The Bush administration, having run its sordid course, is almost done, but that doesn't mean its crimes and wrongdoings should go unchronicled. The administration is the same callous monster its allows been, and though the beast is wounded, it is not yet dead.
> From the Intelligence Daily (via a friend): the White House simultaneously criticizes torture and vetoes an anti-torture bill.
The US State Department's new annual human rights report accuses China of "extrajudicial killings, torture and coerced confessions of prisoners and the use of forced labor." Russia and Sudan were also especially criticized. Ten countries were named as under "unaccountable rulers [who] remained the world's most systematic human rights violators": North Korea, Burma, Iran, Syria, Zimbabwe, Cuba, Belarus, Uzbekistan, Eritrea and Sudan. It noted improvements in Mauritania, Ghana, Morocco and Haiti, but little or no progress in Nepal, Russia, Georgia Kyrghyzstan, Pakistan, Bangladesh, Sri Lanka, Afghanistan or Iraq. (AlJazeera, March 11)
Congressional Republicans March 11 upheld President Bush's veto of a bill to bar the CIA from using "waterboarding" and other such "interrogation methods" against "enemy combatants." John McCain opposed the bill, saying: "I think that waterboarding is torture and illegal, but I will not restrict the CIA to only the Army Field Manual." Hillary Clinton and Barack Obama both backed the bill and denounced Bush's veto. (Reuters, March 11)
Note that John McCain opposes the bill. It appears he only opposes torture carried out by the military (this exposing our troops to reciprocal torture. Also note that some of the of the countries we condemned for torture we send people to for the so that they can be tortured. Disgusting.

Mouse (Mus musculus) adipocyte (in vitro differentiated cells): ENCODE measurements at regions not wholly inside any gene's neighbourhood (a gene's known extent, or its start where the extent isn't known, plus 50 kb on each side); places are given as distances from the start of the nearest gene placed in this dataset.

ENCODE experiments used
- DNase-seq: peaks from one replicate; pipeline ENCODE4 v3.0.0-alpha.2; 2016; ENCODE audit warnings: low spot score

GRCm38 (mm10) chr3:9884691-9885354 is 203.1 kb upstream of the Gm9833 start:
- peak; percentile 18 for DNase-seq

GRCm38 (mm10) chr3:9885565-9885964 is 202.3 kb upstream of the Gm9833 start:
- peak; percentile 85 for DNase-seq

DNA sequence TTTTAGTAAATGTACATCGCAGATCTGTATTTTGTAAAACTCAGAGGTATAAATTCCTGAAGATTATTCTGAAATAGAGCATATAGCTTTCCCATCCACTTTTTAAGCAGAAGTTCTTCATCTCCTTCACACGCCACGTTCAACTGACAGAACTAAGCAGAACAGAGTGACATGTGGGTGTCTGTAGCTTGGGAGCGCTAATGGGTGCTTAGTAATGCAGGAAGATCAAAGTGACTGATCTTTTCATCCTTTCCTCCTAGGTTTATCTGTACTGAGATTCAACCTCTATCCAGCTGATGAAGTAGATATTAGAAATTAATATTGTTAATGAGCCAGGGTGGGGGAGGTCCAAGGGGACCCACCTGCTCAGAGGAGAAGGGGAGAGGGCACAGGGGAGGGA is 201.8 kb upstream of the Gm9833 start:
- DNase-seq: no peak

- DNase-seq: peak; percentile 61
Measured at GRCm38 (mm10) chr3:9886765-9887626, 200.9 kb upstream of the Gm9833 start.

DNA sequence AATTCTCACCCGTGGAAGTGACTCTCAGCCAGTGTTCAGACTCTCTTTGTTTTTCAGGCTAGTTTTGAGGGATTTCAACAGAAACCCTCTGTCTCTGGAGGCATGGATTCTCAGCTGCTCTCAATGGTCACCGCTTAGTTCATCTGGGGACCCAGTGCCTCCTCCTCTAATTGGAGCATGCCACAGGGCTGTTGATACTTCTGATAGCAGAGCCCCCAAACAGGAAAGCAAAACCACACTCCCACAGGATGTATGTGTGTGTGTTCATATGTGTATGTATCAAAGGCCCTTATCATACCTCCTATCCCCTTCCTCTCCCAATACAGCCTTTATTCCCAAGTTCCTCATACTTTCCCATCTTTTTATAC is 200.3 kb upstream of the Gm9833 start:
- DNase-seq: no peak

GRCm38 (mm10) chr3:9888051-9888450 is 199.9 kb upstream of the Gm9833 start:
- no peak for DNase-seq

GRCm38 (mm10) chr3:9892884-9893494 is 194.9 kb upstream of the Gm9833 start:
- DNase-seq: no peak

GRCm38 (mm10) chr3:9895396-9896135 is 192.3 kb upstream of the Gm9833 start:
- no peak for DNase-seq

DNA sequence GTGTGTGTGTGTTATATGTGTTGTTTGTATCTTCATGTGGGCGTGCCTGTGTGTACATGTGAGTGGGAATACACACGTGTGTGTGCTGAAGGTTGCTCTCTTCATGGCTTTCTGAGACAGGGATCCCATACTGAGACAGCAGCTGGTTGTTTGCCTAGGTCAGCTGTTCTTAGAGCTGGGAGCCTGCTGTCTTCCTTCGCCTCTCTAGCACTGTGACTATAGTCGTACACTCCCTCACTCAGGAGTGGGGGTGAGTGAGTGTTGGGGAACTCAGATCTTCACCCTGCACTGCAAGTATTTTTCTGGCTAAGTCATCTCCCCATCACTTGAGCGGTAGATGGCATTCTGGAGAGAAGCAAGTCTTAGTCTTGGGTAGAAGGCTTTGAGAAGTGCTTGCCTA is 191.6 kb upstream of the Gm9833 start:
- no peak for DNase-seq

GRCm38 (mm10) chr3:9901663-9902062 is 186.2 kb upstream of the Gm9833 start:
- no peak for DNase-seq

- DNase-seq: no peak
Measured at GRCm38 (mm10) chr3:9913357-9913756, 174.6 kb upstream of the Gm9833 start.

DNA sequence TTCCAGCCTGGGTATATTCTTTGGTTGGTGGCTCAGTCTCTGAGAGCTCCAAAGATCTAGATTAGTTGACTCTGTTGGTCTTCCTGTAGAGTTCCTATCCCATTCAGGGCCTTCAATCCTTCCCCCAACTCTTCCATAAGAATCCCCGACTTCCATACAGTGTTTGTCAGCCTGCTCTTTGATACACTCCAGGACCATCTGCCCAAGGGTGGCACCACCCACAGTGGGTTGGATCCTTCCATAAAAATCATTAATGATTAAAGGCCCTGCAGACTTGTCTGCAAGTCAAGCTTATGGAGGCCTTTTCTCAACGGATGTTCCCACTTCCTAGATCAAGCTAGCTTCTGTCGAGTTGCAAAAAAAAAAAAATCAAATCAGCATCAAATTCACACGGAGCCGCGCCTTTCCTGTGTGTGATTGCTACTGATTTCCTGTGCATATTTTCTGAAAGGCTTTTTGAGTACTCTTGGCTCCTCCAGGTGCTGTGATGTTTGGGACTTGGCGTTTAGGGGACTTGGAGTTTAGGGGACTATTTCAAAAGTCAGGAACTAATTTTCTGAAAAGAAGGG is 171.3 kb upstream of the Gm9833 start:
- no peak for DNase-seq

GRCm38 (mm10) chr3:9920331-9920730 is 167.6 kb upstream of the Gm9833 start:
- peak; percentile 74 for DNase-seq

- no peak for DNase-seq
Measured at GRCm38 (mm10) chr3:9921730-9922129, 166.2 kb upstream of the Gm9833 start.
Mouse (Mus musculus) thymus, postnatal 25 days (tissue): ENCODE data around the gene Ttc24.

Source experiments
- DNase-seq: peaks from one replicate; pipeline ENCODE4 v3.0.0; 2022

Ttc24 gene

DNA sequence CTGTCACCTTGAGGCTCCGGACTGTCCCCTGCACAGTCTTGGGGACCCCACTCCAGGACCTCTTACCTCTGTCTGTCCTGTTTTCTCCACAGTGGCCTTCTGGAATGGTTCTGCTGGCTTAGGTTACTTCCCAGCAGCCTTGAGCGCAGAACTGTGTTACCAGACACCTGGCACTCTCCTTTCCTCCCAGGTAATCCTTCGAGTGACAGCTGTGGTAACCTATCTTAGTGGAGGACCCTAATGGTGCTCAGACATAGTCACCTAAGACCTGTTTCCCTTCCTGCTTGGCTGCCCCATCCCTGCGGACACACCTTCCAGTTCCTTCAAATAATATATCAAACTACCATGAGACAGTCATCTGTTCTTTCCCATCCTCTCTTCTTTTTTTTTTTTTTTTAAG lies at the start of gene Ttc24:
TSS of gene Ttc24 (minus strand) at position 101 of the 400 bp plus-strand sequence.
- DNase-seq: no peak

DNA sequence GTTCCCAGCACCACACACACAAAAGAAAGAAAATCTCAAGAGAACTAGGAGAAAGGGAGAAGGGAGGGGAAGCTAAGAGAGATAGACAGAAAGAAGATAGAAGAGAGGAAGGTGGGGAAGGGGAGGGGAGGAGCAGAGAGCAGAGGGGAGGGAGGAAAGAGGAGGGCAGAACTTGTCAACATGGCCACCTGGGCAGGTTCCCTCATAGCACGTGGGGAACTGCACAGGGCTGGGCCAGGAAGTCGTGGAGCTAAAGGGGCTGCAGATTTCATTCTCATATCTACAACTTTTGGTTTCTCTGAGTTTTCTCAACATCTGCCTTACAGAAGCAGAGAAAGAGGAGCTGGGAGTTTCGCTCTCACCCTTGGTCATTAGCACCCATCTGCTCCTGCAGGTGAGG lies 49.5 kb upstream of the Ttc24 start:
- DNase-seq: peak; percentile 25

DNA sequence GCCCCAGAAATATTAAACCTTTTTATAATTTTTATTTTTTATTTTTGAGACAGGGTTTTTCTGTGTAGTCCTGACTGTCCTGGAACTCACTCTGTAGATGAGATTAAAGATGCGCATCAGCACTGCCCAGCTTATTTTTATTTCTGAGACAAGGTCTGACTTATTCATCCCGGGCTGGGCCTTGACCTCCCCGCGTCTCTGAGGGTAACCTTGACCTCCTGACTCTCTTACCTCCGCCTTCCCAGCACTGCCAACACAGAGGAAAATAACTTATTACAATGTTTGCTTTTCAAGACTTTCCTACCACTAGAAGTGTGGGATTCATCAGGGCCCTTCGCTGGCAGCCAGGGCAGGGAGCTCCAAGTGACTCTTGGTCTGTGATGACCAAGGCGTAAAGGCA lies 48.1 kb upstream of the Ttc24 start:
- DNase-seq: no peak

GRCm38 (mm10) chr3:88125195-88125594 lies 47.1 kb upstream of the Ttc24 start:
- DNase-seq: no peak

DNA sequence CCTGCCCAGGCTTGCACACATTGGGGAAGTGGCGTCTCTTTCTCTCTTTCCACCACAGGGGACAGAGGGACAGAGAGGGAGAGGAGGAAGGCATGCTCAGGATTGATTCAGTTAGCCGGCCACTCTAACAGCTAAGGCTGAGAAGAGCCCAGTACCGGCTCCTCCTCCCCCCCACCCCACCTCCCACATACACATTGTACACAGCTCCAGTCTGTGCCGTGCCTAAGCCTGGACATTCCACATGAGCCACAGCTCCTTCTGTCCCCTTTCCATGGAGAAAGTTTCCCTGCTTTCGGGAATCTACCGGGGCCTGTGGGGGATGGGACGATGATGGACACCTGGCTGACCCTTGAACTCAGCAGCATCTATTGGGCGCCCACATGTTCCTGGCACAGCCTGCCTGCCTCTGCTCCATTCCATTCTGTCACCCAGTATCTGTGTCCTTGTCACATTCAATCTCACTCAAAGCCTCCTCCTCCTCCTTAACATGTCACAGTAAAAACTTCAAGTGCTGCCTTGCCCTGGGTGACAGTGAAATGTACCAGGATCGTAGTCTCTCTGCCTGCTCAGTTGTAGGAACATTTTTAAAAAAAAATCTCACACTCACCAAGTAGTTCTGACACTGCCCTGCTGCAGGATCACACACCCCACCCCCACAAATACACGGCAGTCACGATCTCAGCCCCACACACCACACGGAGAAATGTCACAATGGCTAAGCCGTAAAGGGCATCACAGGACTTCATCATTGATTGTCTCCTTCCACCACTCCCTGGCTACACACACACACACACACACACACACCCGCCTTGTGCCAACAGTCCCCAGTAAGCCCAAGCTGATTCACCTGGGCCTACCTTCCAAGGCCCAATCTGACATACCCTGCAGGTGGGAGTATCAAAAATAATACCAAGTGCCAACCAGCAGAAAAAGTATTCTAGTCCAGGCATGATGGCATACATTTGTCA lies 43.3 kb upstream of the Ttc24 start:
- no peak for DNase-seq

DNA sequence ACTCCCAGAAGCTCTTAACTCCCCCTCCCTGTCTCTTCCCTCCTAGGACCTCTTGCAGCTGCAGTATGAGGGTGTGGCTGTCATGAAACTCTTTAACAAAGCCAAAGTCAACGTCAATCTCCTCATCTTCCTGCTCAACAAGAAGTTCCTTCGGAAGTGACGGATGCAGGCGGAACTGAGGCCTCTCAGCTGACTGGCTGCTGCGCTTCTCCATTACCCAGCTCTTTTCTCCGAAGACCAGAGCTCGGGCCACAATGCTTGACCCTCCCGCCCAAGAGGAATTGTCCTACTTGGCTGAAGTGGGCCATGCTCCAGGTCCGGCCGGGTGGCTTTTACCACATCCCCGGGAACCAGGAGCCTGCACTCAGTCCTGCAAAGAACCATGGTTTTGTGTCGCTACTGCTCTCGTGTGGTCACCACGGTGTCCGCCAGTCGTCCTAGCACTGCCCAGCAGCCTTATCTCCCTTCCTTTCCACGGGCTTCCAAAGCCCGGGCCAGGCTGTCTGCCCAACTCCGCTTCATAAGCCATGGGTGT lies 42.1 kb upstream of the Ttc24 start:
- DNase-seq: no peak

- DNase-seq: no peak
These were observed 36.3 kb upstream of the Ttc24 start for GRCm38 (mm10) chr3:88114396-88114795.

> The White House finally gets a bloody nose. See this post.
The administration threw everything it had at the Democrats. Statement after statement after statement on the White House lawn. TV ads, web ads. Letters from the attorney general and director of national intelligence raising the alarm about the danger the country is in. Even a TV appearance by the DNI himself to highlight the "increased danger."
And what did it get them? At the end of last week, nearly a month after the Protect America Act lapsed, the House passed a bill that does not contain retroactive immunity -- the bill even contains a provision that dispenses with the administration's main legal argument for blocking the lawsuits, the state secrets privilege.
So what now? No one on the Democratic side of the aisle seems to have bought the administration's line that the lapse of the Protect America Act is cause for concern. Wiretaps authorized by that law can go until August of this year. Wiretaps of new targets would have to be authorized under the old FISA law. But the authorities granted by the PAA are so broad (it authorizes wiretaps of entire terrorist groups) that as of two weeks after the law's lapse, no warrants of wiretaps for new targets had yet been required. That makes the administration's claim that such warrant requests will create a mountain of paperwork look pretty silly.